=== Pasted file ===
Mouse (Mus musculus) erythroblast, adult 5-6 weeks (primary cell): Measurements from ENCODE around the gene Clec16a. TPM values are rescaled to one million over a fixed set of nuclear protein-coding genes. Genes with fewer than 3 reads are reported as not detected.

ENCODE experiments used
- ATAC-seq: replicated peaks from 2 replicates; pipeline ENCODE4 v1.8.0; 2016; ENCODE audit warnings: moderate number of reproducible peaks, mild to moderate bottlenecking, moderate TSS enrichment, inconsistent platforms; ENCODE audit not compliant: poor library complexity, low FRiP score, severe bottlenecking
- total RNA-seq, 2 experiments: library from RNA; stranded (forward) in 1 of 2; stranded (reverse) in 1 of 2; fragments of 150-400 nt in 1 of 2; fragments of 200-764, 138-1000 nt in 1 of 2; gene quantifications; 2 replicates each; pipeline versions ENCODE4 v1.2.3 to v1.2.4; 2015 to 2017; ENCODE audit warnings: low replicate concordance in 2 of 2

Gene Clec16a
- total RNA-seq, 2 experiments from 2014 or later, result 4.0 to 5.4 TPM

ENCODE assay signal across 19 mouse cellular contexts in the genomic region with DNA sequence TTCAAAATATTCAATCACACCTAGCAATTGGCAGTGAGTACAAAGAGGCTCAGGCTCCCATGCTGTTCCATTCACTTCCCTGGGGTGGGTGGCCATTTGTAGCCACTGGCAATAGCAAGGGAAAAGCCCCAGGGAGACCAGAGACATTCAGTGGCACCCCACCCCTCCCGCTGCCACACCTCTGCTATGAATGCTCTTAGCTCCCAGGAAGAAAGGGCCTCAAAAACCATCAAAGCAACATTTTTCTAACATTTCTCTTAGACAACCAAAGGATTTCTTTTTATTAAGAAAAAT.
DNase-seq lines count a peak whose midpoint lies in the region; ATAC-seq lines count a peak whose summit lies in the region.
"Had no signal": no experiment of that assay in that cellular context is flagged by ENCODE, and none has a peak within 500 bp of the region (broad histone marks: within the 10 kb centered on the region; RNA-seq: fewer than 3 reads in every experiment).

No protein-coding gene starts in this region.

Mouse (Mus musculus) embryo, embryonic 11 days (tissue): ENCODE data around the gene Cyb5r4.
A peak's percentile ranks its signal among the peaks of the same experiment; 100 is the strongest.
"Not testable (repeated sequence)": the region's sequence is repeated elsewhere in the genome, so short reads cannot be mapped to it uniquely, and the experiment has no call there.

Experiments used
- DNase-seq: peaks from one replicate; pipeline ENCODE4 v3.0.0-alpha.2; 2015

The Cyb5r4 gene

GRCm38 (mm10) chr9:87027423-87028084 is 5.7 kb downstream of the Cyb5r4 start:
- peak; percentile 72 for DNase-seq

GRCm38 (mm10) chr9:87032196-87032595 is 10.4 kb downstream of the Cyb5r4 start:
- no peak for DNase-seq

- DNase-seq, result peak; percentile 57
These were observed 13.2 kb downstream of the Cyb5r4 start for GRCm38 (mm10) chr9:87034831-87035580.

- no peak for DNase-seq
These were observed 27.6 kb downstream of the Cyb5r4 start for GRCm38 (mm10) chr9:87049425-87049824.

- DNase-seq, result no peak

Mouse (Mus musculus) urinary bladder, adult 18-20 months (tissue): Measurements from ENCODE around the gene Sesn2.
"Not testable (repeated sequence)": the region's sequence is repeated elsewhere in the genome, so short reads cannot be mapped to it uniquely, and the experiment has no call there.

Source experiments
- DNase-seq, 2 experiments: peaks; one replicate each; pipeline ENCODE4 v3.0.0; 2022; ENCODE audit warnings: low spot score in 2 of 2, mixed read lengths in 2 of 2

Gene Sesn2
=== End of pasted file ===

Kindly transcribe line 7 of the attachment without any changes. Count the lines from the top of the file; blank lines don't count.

ENCODE assay signal across 19 mouse cellular contexts in the genomic region with DNA sequence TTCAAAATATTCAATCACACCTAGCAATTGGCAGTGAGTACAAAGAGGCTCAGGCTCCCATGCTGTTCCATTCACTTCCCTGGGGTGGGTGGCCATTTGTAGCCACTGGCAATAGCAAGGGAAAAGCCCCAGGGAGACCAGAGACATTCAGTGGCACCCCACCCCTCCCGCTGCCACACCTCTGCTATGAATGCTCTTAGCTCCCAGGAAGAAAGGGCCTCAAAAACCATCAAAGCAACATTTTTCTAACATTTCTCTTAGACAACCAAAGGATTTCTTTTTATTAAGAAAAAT.